International trade allows countries to establish and maintain a global standard of goods and services.

International Trade: An Introduction to a Cornerstone of Macroeconomics

Selling and buying goods and services often are not restricted within the boundaries of a country. Countries trade across borders.

Why do countries trade internationally?

Countries trade because not all the resources are available in all parts of the globe. Good quality kiwis may be available in New Zealand and not in India. Therefore, if Indian men, women and children want to enjoy kiwi, they need to import it. 
Again, not all countries are equally competent in manufacturing each and every good. China can produce garments at a much less price than France can. Hence, French people can save money when they import clothes from China.


Benefits of International Trade 

International trade can make the world more prosperous. The exchange of goods enables countries to maintain better relationships. It is said that trade is the best mechanism to prevent war. Countries having strong trade relationships are unlikely to enter into a war. Globalization opens up economies worldwide. It helps in reducing the cost of production. Most of the modern economies are now part of a global value chain. A car finally assembled in the USA may have various components manufactured across the globe. Globalization can bring homogeneity in the lifestyle as well across the globe.


World Trade Organization (WTO) and Most Favoured Nation (MFN)

World Trade Organization was established in the year 1995 with the purpose of providing a better level playing field to countries across the world for international trade. It endeavors to ensure fair trade between countries. It intervenes to reduce friction between countries engaged in international trade. WTO members must offer all their fellow members the status of the most favored nation(s) under which countries cannot discriminate between member countries. If the USA levies a certain rate of tariff on Chinese goods, it is not expected to allow any preference for the same good produced in India or Bangladesh. However, the principle of MFN is often violated. Countries do discriminate between members with differential tariff and non-tariff barriers.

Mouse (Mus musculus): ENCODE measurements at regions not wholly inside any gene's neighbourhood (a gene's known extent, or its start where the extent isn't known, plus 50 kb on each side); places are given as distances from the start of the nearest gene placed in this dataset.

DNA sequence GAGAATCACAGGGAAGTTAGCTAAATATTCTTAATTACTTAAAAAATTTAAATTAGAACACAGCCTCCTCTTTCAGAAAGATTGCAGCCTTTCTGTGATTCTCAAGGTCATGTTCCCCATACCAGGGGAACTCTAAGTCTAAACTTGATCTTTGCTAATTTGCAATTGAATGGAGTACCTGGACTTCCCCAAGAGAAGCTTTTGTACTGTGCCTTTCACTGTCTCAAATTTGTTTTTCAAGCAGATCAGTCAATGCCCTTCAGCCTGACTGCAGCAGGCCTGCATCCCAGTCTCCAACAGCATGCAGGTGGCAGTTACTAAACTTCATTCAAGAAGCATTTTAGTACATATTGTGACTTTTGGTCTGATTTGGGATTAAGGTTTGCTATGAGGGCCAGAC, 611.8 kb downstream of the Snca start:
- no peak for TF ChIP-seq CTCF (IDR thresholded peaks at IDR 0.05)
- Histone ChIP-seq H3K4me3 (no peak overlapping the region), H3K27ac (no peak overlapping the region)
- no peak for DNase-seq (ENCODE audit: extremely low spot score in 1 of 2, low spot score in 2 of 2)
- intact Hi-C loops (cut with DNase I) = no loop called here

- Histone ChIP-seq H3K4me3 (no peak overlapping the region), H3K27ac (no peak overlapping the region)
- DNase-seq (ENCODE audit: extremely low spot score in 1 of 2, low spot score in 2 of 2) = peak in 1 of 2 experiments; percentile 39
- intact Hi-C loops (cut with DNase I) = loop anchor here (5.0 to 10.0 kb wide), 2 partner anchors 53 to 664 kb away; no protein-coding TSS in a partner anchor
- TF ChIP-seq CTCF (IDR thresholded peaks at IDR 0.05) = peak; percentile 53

Anti Dumping 

Another challenging situation is the dumping of goods. For capturing the market, countries are seen to sell goods at a lower price compared to the cost of manufacturing (Head to What is a Market in Economics? for more). Countries are ready to incur losses in the short term to gain market share in a country in the long term. To prevent this, countries are allowed to levy anti-dumping duty under WTO’s rule-based trade mechanism.


Trade Balance 

Trade comprises exports and imports. A country may export its production of goods and services to other countries. The country also imports goods and services from other countries as per its need. A country often exports goods to a country more compared to the imports from the country. Similarly, the country will have more imports of goods from another country compared to exports to this country. When a country has more exports of merchandise goods to a country compared to imports, it is running a trade surplus. Again, when import from a country exceeds exports to the country, it is a situation of trade deficit. While calculating the trade balance, we consider only trade of goods and do not take into account invisibles or services. Some economies may have more imports than exports—for example, big economies like the USA and India. These countries run trade deficits. China mostly runs a trade surplus in aggregate. Often the deficit in the trade of goods is compensated by a surplus in services trade. Trade deficits may have several implications on economic conditions in various countries. An economy with a high level of trade surplus may have export-led growth. There can be job creation in the export-oriented sectors. It is natural for a country to have a surplus or deficit with some of its partners. A deficit indicates that domestic production is not enough for the consumption requirements in the country.


Balance of Payment 

Balance of payment is a record of all possible transactions between residents of a country with the rest of the world. The possible transactions can be in goods, services, assets, payment of salaries, interest, etc. The transactions are for a specified time period, usually the financial year. The BOP has primarily two main accounts; the current account and the capital account. International Monetary Fund (IMF) has introduced a third componentnamely financial accountas part of BOP.

Similar to other forms of accounting, in the case of BOP as well, each transaction is recorded with a plus or minus sign. When a transaction earns foreign currency for the country, it is termed as credit and recorded with a plus sign. When a transaction leads to spending foreign currency, it is a debit; the corresponding record has a negative sign. Usually, exports are considered as credit and imports are considered as debit. For a nation, exports earn foreign currency hence it is credit. In the case of imports, foreign currency is spent from the country; hence, the corresponding entry is a debit entry.

Balance of payment is vital for a country’s economic prosperity. It affects the forex reserve in the country. It is also a determinant of the exchange rate of the currency of the country.

International trade allows countries to establish and maintain a global standard of goods and services.

Macroeconomics Essentials You Always Wanted To Know is brimming with information on foreign exchanges, trades, international organizations—like International Monetary Fund and World Trade Organization—and everything else you might need to get your macroeconomic fundamentals in check. The book is available for pre-order now.

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